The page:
Now that music is fully digitised, there are no effective physical constraints preventing it’s replication. Illegal downloads flourish and copying is commonplace A monthly streaming service costs less than a full price CD. Inevitably the perceived monetary value of the content is dropping like a stone. We may still love and admire the music, and the musician who laboured to create it, but we’re not prepared to pay for it!
Copying Costs Nothing
Digitisation has lots of benefits – one benefit, maybe the best one, is that copying costs nothing. Once the initial recording is digitally captured you can make 1 or 1 million copies with no additional costs. The technology is driving the value of digitised music to zero – and logically the same must apply to any digitised product, including software. And that’s all software, phone apps, office applications, enterprise systems, but also bespoke software.
Most PC software vendors now offer subscription services. Even Microsoft has introduced subscription services for its office applications. Faced with competition from numerous free open source office applications, arguably as good as Microsoft’s, it’s hardly surprising that less and less of us wanted to buy anything from Microsoft – let alone a digital copy of something that we know costs them nothing to produce! We might be inclined to “subscribe” if the monthly fee is more or less insignificant but we’re just as happy to have an illegal copy or to use a free open source product.
Users with a Veneer of Tech-Savviness
And there’s another unique aspect to our relationship with software – our constant craving for the latest version. We expect to have the latest versions immediately on release. So even though I haven’t paid anything for the product, the very fact that I possess it, gives me the right to demand the latest version. Imagine if we had the same expectations of non-digital products – ah yes, I rather like those Audi A5s, I think I’ll just take one, I won’t pay for it but I expect it to work beautifully and by the way I’ll be wanting free upgrades every time there’s a new model released!
Now that everyone has a smartphone (or soon will have) everyone knows that software is easy to come by, cheap if not free, and constantly being improved. It’s always been a struggle to explain and convince non-techie users that so much time is needed to deliver new functionality and now, thanks to the ubiquitous smart phone, it’s almost impossible. The smartphone has brought everyone into the software development cycle and, along the way, imbued everyone with a veneer of tech-savviness.
Unfortunately, this tech-savviness will not remain in the realm of the smartphone but will inexorably creep into the world of work. Non-techs, our customers, will bring their newly learned tech-savviness into stakeholder meetings, into business requirements workshops,
They will bring an attitude that expects to receive the same user-experience that they have on their smartphones, laptops and even televisions. They will expect to receive regular functional upgrades without any disruption to the business. They will expect the highest quality user experience - after all, this is only what we’re accustomed to on our own personal tech.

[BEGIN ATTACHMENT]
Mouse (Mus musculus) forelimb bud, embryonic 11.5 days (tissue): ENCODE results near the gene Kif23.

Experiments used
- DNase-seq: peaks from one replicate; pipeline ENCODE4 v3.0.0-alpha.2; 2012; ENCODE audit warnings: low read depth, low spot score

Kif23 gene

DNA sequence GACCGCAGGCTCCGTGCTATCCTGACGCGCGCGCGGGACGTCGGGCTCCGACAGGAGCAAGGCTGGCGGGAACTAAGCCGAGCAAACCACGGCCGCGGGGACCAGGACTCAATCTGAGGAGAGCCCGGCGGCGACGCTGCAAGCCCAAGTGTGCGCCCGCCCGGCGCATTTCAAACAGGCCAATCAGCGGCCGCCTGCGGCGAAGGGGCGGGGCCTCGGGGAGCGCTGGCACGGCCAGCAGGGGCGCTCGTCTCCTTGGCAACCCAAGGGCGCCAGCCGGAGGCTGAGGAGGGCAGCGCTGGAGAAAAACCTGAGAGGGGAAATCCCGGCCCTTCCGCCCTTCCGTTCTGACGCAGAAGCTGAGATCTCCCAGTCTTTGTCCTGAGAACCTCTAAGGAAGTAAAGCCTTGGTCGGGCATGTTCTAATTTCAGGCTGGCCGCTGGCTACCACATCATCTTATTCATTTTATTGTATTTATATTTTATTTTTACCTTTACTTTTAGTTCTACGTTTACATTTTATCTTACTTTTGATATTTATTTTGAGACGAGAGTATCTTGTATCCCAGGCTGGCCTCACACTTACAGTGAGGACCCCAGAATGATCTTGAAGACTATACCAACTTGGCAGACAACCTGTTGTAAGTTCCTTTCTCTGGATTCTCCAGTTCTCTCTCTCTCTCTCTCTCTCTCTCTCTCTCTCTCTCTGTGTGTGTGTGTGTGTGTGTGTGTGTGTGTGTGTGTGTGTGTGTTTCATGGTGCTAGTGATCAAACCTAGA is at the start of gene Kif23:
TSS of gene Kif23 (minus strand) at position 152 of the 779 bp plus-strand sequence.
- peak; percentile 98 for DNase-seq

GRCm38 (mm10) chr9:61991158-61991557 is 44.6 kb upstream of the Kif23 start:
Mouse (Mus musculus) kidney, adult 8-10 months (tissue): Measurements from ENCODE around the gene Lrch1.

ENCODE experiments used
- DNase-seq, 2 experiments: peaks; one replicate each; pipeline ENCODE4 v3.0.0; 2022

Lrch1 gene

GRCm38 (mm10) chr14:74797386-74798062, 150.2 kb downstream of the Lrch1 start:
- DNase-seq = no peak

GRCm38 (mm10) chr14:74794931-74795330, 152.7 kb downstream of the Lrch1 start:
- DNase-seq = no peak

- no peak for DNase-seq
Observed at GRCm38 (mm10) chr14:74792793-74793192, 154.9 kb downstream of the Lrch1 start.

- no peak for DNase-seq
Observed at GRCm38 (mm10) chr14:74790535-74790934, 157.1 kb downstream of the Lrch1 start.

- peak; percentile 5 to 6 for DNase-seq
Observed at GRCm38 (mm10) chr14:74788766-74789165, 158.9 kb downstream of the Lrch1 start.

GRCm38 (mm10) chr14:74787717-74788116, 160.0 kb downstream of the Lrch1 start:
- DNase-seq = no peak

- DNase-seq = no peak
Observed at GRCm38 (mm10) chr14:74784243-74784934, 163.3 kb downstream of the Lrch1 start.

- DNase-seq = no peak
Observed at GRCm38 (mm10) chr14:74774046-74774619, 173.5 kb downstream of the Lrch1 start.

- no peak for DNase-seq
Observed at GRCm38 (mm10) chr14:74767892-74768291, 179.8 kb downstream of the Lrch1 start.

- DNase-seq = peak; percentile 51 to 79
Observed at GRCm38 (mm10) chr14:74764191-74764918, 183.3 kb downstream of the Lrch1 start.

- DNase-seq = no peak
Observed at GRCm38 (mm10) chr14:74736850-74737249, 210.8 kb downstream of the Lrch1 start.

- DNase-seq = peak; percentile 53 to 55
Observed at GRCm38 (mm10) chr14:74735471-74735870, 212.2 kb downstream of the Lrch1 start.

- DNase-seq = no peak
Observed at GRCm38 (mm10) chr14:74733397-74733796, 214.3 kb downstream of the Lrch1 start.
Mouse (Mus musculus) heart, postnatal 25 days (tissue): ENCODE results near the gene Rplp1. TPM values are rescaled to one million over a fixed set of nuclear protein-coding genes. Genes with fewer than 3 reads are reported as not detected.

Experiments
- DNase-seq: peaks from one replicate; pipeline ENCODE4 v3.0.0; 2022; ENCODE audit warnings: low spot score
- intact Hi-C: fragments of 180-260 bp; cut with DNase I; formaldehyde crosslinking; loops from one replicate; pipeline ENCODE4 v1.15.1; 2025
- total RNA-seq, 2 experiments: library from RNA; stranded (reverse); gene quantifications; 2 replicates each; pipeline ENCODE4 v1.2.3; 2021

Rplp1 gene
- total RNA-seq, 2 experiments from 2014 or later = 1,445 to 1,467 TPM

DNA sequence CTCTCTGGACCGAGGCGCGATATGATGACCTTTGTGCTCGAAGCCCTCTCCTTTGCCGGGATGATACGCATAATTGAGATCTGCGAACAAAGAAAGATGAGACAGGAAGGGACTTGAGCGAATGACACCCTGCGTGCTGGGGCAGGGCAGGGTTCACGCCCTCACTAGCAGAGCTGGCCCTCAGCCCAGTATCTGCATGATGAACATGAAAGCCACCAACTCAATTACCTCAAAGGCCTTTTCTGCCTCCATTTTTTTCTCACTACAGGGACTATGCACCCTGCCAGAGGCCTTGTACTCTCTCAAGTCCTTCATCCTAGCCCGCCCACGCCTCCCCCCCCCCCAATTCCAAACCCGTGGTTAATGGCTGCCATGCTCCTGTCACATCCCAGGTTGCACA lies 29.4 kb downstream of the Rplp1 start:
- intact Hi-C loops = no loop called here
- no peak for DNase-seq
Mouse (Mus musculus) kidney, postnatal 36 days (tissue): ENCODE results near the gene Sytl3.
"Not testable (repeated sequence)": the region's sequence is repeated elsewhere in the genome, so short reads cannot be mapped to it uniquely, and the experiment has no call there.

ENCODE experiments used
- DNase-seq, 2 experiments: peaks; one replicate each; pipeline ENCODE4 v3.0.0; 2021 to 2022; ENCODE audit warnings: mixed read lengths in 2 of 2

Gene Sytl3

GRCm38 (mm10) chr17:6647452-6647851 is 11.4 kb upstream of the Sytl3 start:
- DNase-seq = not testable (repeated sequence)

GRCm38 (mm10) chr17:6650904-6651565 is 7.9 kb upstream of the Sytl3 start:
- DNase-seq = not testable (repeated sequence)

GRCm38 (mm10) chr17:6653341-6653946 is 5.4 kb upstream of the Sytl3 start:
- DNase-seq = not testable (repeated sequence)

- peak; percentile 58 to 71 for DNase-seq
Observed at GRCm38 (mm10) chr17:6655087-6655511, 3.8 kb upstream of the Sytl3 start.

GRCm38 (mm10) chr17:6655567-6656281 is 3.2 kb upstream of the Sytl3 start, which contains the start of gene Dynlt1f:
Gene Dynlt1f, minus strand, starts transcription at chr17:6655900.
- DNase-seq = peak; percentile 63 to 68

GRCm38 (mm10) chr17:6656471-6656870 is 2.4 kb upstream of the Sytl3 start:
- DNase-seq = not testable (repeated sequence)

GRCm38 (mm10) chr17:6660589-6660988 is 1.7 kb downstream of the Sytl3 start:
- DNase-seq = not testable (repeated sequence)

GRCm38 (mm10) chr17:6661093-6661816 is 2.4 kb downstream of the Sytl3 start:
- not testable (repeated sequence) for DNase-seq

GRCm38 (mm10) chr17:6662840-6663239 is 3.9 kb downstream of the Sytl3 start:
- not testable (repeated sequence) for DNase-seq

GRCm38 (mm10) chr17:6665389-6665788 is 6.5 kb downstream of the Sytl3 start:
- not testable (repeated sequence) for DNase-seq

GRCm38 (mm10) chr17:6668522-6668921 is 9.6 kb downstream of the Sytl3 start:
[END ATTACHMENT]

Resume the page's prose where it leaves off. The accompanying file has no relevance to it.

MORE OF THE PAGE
Everything as a Service
There is an undeniable paradigm shift underway and if we are not careful it’s going to catch us unawares.
Arguably Agile, rising as it did from the ashes of the frequent failures of traditional software projects, has developed a pragmatic method of bringing the development process as close as possible to the users. The great thing about Agile when it’s done well is how it harnesses the combined knowledge of users and developers through continuous and short cycles of design, build and test. And sometimes when this happens you see something extraordinary and transformative: techs and non-techs working together in perfect harmony and producing something that users are genuinely excited about. It’s not easy to do and it takes a behavioural shift to achieve this from both techs and non-techs.
But as the “Everything is Free” paradigm starts to impact the software industry, as it inevitably will, we may not have the opportunity to complete the Agile transformation. Instead we’ll have to find new ways of working which will involve less, perhaps no, user engagement or at least not as we know it today. The traditional relationships between techs and users will have to be dismantled and re-invented. Inevitably, all software, including bespoke business applications, will be delivered as a service. Software consumers from all sectors, business, education, health, government, will no longer pay for the software itself but for the provision of functionality that adds measureable value to their organisation and helps to achieve their goals. Software providers will have to stay competitive by anticipating users ever changing needs and delivering enhancements continuously, almost on demand. I’m predicting that SaaS will be the buzz acronym of the next decade – or perhaps more accurately EaaS (E for everything).
And maybe this is a good thing? We may have to re-invent ourselves somewhat but there is the potential for a flourish of creativity as we invent new architectures, coding conventions and languages to support continuous development and continuous releases. And over and above the technology we’ll need to develop our powers to intuit or “know” what our customers want and need before they’ve even thought about it themselves.
But, when you think about it, that shouldn’t be so difficult – I bet there isn’t a single person in the software industry that hasn’t at one time or another claimed to know better than our users what is best for them! And it’s partly, if not largely, true! We often do know better – we are experts after all – we’re not just nerds that like computers! Collectively we are software architects, subject matter experts, GUI designers, Interaction designers, expert coders, the list of expertise is endless. If you’ve worked on a software build, of course you’ll have something valid to say about how the product should be developed. It might just be more valid, more relevant, more pertinent than anything the users could ever come up with! After all, as the Electronic Flight Bag story shows it is possible to deliver quality software without any user participation!